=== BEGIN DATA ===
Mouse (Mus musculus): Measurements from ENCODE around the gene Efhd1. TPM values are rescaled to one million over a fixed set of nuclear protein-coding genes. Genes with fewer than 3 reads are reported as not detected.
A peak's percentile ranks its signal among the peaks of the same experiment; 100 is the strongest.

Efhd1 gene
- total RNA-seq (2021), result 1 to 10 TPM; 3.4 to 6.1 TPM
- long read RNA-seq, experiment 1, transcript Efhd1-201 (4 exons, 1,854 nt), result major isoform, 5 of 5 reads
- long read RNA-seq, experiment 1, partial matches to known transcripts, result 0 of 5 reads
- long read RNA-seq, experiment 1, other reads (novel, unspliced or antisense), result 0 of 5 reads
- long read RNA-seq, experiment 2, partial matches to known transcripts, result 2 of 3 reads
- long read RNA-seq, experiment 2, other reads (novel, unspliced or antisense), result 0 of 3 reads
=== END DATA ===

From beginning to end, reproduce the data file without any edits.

Mouse (Mus musculus): Measurements from ENCODE around the gene Efhd1. TPM values are rescaled to one million over a fixed set of nuclear protein-coding genes. Genes with fewer than 3 reads are reported as not detected.
A peak's percentile ranks its signal among the peaks of the same experiment; 100 is the strongest.

Efhd1 gene
- total RNA-seq (2021), result 1 to 10 TPM; 3.4 to 6.1 TPM
- long read RNA-seq, experiment 1, transcript Efhd1-201 (4 exons, 1,854 nt), result major isoform, 5 of 5 reads
- long read RNA-seq, experiment 1, partial matches to known transcripts, result 0 of 5 reads
- long read RNA-seq, experiment 1, other reads (novel, unspliced or antisense), result 0 of 5 reads
- long read RNA-seq, experiment 2, partial matches to known transcripts, result 2 of 3 reads
- long read RNA-seq, experiment 2, other reads (novel, unspliced or antisense), result 0 of 3 reads